February 22nd, 2013 by Guest Contributor
If you think of going green, you may think of lowering your energy bills. But you can also put a significant dent in your grocery bill by opting for more environmentally friendly foods. If you follow these tips, you’ll not only save money, but will do your body worlds of good as well.
1. Reduce or Cut Red Meat Consumption
Every burger you grill has a detrimental effect on the environment. According to the EPA, livestock accounts for 28% of global human-related methane emissions — one of the world’s leading greenhouse gases. Other researchers have found that figure could be closer to 51%. But the effects of red meat hit a lot closer to home as well. Consuming less red meat can reduce your chances of getting a chronic illness by 12%. If you replace that red meat with more fresh fruits and vegetables, you’ll lower your grocery bill as well as your chances of contracting an illness. In this case, what’s good for the body is also good for the Earth — not to mention the checking account.
2. Buy Your Produce Locally
If you decide to go fresh, explore your area for a farm or farmers’ market that sells locally grown fruits and vegetables. Even if you have to drive, it can still be worth the effort — and still be beneficial to the environment (but it depends on how far you drive, and how local the food is). Buying locally reduces the carbon monoxide emissions that national grocers create in transporting their produce, which in some cases travels across the country.
3. Avoid Pre-Packaged Foods
By cooking more and getting takeout and prepackaged foods less, you can reduce the amount of plastic containers that end up in landfills. Preparing meals at home can also significantly slash your grocery bill. When you green your diet, you may have to put a little effort into it if you want make it pay off. By cooking your own dishes, you’ll know exactly what’s going into your body, which is a much more efficient way to stay healthy than simply relying on a restaurant chef’s word.
4. Avoid Foods in BPA Containers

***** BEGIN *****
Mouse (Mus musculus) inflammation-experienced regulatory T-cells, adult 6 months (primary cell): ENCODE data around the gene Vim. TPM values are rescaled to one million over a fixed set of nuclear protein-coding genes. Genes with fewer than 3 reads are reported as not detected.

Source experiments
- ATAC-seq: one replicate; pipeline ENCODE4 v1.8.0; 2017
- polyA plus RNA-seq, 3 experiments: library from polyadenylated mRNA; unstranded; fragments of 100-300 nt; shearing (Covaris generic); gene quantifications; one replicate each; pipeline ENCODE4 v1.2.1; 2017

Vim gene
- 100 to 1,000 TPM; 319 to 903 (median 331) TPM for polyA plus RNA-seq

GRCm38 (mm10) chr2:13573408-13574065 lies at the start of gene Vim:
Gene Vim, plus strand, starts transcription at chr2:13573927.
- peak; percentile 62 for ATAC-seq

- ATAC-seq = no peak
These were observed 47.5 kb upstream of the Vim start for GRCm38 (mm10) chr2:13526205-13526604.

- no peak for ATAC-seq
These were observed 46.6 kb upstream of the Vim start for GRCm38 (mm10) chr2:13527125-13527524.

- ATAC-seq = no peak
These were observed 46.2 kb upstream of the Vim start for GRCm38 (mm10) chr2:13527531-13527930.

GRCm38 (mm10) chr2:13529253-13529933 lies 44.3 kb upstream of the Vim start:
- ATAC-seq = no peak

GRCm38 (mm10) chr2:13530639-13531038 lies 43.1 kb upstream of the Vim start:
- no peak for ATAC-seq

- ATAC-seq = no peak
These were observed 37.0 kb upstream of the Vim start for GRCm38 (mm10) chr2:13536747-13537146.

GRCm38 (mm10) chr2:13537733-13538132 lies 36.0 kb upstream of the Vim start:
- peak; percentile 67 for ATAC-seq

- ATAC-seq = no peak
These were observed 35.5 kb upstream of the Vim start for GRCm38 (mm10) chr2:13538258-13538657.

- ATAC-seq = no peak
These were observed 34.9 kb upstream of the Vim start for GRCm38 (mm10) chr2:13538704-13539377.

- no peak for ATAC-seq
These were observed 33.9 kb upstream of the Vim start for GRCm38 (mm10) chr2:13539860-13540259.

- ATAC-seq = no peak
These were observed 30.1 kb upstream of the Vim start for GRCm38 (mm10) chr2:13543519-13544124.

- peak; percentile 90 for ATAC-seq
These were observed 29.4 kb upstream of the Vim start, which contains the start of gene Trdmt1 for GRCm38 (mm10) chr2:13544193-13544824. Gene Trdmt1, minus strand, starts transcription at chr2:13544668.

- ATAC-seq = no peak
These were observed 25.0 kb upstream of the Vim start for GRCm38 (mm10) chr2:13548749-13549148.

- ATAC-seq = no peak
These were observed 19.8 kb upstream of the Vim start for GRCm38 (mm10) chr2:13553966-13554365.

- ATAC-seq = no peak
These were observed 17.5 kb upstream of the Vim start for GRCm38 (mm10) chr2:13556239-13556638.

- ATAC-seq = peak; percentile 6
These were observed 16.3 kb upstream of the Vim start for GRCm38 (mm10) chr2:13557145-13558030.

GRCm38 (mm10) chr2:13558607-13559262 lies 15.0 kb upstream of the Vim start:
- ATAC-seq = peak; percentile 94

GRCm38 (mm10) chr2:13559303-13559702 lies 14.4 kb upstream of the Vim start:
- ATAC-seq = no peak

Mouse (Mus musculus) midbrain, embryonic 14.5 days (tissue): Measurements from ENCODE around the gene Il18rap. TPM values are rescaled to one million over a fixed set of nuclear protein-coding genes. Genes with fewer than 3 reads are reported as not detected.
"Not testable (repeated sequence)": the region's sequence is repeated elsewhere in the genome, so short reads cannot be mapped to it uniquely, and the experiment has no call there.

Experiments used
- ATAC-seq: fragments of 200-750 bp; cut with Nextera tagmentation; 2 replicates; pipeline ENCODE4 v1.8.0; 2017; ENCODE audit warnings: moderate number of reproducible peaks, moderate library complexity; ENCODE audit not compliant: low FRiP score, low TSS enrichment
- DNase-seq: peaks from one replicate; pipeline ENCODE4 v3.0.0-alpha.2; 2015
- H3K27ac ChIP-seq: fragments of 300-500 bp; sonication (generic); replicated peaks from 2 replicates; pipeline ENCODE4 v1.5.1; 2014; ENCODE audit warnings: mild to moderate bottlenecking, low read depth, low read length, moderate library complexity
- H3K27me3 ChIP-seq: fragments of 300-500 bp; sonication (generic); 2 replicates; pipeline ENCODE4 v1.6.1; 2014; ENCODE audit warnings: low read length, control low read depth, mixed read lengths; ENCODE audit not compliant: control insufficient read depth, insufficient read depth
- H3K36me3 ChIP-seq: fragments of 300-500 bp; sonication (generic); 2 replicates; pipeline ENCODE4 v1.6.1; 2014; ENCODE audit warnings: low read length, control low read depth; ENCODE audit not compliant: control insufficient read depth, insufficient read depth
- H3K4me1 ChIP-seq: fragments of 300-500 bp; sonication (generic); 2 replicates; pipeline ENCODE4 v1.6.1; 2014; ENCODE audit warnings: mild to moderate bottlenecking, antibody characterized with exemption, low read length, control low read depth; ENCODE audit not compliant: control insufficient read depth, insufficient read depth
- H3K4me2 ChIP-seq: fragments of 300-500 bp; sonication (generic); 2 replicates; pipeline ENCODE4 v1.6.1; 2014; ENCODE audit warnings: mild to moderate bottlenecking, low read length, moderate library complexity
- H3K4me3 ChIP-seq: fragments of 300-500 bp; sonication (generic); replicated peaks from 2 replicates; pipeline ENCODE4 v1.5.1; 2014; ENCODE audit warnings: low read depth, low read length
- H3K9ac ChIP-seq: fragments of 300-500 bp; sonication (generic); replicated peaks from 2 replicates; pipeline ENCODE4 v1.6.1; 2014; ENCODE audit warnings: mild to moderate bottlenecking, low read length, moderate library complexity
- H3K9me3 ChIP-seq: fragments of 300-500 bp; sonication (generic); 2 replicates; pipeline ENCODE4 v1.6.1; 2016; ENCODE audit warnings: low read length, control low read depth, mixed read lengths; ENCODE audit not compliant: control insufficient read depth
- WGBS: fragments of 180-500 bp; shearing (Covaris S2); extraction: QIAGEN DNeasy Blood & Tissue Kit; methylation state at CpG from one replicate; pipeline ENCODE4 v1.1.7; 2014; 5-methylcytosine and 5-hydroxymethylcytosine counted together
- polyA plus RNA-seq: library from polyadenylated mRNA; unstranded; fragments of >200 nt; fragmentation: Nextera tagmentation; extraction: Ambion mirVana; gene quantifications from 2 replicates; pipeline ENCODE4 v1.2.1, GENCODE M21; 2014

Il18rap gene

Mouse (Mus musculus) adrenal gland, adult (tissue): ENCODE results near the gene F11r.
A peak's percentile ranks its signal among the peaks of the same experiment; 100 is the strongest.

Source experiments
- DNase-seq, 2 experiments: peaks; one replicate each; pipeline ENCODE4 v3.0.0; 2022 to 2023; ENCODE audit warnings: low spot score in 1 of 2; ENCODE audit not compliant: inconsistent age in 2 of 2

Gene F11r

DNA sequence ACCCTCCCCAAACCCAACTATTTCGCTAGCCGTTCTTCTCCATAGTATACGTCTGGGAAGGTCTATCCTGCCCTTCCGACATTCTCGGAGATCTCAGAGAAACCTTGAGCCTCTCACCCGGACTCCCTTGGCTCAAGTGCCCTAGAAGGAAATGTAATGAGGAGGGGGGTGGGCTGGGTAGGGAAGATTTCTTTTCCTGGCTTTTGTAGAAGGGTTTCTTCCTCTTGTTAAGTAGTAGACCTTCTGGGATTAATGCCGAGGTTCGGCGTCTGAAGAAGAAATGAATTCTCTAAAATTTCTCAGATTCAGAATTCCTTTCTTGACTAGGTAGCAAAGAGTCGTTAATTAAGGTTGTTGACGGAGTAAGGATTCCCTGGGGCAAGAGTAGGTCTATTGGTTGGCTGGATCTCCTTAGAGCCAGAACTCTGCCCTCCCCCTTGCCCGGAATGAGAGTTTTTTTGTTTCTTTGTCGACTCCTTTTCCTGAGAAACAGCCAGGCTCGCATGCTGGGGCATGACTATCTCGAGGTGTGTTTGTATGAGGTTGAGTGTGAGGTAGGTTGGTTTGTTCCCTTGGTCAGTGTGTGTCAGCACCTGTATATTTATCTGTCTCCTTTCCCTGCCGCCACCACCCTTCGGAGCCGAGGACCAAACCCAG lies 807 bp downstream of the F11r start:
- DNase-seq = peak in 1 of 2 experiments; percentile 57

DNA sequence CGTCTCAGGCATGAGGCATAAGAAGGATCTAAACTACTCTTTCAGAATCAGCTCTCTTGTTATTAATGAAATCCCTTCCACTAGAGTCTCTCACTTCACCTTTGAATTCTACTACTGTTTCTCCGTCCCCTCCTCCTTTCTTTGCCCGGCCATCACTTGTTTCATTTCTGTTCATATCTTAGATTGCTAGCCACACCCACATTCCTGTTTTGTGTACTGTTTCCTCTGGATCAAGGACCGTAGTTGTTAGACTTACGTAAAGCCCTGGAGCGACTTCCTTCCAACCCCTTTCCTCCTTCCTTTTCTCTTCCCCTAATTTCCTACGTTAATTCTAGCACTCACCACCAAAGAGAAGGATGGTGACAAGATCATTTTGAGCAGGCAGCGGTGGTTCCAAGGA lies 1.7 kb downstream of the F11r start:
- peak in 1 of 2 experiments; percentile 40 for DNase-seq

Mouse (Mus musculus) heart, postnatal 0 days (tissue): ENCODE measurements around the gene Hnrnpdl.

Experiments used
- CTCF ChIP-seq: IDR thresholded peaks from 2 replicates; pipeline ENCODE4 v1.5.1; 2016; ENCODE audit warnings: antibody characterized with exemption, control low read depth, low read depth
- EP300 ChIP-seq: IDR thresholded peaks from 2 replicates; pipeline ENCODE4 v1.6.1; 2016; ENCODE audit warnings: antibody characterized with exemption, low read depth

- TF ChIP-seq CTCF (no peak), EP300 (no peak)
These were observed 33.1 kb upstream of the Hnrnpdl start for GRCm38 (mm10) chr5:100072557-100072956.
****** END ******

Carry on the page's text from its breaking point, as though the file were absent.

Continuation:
Bisphenol-A (BPA) is a potentially harmful chemical found in many common plastics and tin cans that are used in food packaging. Not only can it be damaging to the environment, studies also suggest it may have a negative impact on your health. If you buy fresh, you won’t encounter BPA at all (except perhaps in receipts). If that’s not an option, buy frozen fruits and vegetables. The plastic packaging for these products has less of an effect on the environment than tin cans or heavy plastics.
5. Start a Garden
One of the best ways to green your diet and save a significant amount of cash is to start your own home vegetable garden. Separate the plants enough so they can grow, follow each seed package’s individual instructions, and maintain your garden throughout the growing season. This will take a bit of time and a little elbow grease, so make sure you’re committed. A neglected garden is a useless garden. Water regularly and check for insects, which can severely damage your crop.
Once your diet is green and your bank account flush, turn your efforts toward your energy use. Adjust your thermostat, turn off and unplug items that aren’t in continual use, and get a home energy audit performed by your provider. If we’re going to leave our children a planet worth living on, the time to start going green is now.
What other green food tips do you have that can save money?
Keep up to date with all the most interesting green news on the planet by subscribing to our (free) Planetsave newsletter.